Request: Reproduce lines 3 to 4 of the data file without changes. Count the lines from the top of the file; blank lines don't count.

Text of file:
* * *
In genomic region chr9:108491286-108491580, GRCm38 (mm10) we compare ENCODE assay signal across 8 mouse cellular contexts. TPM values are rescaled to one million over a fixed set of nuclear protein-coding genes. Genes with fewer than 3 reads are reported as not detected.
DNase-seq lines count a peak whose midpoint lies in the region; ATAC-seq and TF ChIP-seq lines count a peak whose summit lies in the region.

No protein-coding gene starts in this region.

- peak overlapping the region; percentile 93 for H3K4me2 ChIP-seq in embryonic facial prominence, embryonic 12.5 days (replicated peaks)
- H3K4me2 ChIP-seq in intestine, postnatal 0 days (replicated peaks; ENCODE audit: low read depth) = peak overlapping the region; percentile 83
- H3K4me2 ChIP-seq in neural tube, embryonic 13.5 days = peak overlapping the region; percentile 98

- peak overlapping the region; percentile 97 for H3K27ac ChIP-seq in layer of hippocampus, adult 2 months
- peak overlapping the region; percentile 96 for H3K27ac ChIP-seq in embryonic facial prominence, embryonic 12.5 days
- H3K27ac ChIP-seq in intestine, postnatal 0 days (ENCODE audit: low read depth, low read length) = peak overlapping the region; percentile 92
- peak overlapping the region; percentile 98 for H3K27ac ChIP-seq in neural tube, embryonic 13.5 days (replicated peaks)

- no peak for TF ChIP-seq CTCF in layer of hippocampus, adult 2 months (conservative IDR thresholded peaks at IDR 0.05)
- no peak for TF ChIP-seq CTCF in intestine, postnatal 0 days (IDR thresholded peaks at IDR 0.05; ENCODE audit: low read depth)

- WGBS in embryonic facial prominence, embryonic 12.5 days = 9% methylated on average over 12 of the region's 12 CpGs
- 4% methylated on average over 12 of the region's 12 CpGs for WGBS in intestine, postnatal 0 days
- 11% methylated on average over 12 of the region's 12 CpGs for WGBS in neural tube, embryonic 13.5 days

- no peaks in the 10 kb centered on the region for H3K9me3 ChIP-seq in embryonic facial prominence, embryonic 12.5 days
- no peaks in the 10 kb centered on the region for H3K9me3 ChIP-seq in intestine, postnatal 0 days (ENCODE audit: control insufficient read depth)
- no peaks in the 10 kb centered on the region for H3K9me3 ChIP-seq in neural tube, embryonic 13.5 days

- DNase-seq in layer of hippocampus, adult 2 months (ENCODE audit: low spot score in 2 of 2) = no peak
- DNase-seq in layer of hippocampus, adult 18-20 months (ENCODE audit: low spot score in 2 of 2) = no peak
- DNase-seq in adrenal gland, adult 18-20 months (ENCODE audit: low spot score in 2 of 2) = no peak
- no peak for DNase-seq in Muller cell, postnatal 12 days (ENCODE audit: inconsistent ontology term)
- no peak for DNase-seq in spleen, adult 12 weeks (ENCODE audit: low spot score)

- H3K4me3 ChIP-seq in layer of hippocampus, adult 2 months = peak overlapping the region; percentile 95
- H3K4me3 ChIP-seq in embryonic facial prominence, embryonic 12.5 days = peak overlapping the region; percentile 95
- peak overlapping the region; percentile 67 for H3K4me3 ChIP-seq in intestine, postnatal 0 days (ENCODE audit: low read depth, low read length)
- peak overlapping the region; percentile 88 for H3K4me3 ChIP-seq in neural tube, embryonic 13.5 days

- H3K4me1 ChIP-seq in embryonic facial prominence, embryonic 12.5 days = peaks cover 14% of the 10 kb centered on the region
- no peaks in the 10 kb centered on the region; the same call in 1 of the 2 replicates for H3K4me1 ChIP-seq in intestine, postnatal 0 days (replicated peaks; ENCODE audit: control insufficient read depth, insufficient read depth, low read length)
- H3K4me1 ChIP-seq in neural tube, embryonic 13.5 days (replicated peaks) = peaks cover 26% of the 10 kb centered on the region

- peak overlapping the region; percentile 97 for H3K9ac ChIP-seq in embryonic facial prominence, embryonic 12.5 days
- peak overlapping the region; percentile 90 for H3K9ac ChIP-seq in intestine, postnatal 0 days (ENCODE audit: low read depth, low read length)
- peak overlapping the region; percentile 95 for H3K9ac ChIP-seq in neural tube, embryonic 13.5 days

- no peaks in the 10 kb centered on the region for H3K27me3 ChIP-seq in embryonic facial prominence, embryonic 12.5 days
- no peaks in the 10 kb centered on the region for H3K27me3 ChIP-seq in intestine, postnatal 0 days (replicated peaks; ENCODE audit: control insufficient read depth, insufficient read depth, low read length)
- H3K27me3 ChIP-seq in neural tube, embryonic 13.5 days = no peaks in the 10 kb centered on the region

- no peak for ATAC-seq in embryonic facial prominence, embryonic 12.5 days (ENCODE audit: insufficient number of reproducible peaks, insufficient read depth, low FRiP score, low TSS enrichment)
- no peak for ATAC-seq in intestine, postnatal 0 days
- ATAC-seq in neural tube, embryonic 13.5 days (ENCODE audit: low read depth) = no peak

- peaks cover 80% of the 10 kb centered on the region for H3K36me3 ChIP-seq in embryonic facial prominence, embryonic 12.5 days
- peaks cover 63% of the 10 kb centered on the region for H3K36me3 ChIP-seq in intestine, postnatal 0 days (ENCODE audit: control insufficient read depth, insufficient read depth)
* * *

No protein-coding gene starts in this region.

- peak overlapping the region; percentile 93 for H3K4me2 ChIP-seq in embryonic facial prominence, embryonic 12.5 days (replicated peaks)